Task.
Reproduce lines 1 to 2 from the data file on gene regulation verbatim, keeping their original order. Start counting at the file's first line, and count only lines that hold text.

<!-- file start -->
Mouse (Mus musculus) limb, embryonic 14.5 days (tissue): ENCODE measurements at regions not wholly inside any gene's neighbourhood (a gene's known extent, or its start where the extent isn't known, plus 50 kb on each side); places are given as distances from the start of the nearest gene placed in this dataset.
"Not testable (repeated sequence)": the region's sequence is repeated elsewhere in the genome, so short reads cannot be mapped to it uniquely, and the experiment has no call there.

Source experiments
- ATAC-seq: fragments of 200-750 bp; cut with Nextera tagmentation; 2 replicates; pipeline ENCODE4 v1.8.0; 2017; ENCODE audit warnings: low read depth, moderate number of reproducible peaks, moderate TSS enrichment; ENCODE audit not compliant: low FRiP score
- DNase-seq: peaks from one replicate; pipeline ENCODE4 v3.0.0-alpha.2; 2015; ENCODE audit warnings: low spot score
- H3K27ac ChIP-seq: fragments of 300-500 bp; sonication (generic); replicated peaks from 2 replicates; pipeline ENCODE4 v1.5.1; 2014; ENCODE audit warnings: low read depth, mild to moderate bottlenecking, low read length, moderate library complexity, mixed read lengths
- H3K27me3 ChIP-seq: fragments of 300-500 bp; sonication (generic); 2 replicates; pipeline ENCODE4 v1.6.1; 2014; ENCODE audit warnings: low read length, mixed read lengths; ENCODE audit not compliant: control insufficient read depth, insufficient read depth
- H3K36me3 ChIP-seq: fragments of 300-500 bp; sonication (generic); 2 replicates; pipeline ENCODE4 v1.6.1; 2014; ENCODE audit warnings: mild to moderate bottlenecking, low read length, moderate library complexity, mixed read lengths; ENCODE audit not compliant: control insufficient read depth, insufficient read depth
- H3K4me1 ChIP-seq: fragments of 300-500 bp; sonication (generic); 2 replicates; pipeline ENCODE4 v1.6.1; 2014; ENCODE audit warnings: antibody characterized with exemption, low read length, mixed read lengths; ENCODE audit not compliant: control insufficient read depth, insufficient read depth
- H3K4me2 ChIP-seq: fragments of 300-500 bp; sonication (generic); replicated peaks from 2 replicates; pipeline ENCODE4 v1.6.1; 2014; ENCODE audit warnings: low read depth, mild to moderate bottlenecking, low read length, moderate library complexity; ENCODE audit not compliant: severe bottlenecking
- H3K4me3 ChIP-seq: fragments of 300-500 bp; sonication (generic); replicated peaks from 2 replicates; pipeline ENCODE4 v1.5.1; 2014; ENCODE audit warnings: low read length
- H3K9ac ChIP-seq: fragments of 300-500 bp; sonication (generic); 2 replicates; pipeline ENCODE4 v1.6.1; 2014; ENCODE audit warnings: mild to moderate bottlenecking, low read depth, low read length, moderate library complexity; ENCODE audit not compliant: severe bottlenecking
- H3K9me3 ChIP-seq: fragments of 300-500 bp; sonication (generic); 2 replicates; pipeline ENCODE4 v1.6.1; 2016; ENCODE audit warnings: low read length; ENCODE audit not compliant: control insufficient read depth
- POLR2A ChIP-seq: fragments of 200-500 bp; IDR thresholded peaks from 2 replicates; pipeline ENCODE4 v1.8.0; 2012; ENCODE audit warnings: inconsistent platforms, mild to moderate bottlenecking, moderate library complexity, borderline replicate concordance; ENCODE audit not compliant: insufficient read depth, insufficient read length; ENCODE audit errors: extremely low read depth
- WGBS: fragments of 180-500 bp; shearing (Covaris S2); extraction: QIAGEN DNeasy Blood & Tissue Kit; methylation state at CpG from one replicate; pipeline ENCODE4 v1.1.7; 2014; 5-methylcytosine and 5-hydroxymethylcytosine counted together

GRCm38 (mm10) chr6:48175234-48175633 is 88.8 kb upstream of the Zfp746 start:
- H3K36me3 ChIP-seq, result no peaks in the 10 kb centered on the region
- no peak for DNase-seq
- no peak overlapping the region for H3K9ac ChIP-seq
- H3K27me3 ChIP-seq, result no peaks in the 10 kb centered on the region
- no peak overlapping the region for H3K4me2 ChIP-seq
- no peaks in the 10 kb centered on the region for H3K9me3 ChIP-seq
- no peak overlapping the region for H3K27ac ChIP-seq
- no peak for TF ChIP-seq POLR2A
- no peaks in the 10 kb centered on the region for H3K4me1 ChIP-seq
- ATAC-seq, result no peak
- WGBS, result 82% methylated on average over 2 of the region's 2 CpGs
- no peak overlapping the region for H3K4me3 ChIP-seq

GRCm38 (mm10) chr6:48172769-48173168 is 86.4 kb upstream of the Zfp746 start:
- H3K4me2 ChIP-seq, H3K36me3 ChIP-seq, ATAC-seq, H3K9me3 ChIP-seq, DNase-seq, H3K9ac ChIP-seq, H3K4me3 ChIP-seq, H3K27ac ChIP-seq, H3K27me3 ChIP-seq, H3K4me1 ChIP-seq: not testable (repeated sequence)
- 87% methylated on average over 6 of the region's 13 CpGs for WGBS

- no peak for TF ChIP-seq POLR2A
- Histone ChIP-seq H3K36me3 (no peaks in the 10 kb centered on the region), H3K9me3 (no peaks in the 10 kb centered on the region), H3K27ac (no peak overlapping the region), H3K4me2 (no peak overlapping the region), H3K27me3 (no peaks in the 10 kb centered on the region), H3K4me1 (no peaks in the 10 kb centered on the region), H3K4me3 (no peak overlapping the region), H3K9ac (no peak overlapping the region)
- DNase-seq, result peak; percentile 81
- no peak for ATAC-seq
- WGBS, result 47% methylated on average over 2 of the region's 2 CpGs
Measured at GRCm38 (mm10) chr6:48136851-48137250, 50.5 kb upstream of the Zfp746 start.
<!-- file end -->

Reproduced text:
Mouse (Mus musculus) limb, embryonic 14.5 days (tissue): ENCODE measurements at regions not wholly inside any gene's neighbourhood (a gene's known extent, or its start where the extent isn't known, plus 50 kb on each side); places are given as distances from the start of the nearest gene placed in this dataset.
"Not testable (repeated sequence)": the region's sequence is repeated elsewhere in the genome, so short reads cannot be mapped to it uniquely, and the experiment has no call there.